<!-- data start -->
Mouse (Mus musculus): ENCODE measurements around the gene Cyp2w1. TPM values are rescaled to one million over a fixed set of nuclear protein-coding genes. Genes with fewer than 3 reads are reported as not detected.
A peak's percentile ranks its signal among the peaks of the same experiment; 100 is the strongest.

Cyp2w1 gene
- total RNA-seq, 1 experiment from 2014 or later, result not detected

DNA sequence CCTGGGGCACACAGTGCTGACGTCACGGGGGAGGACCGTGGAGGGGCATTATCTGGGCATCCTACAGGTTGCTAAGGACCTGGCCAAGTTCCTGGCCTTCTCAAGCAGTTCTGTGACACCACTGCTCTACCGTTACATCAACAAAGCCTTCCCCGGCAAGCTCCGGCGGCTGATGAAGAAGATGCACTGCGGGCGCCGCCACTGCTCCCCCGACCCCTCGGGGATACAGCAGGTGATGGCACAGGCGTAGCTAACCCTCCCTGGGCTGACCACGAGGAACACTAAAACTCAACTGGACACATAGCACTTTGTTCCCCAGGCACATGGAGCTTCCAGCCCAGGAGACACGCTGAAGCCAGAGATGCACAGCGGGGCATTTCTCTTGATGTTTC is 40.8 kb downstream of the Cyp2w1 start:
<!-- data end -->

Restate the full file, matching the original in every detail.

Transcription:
Mouse (Mus musculus): ENCODE measurements around the gene Cyp2w1. TPM values are rescaled to one million over a fixed set of nuclear protein-coding genes. Genes with fewer than 3 reads are reported as not detected.
A peak's percentile ranks its signal among the peaks of the same experiment; 100 is the strongest.

Cyp2w1 gene
- total RNA-seq, 1 experiment from 2014 or later, result not detected

DNA sequence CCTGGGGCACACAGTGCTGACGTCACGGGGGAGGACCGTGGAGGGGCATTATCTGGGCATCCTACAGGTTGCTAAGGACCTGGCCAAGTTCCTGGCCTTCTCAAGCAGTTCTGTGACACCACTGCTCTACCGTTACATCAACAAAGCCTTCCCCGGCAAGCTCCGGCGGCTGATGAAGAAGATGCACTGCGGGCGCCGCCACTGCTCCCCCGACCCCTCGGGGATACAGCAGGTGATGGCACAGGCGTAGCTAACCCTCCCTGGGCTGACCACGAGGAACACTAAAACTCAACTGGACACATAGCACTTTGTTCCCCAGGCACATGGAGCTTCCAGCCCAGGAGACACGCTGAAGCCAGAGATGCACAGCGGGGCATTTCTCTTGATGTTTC is 40.8 kb downstream of the Cyp2w1 start: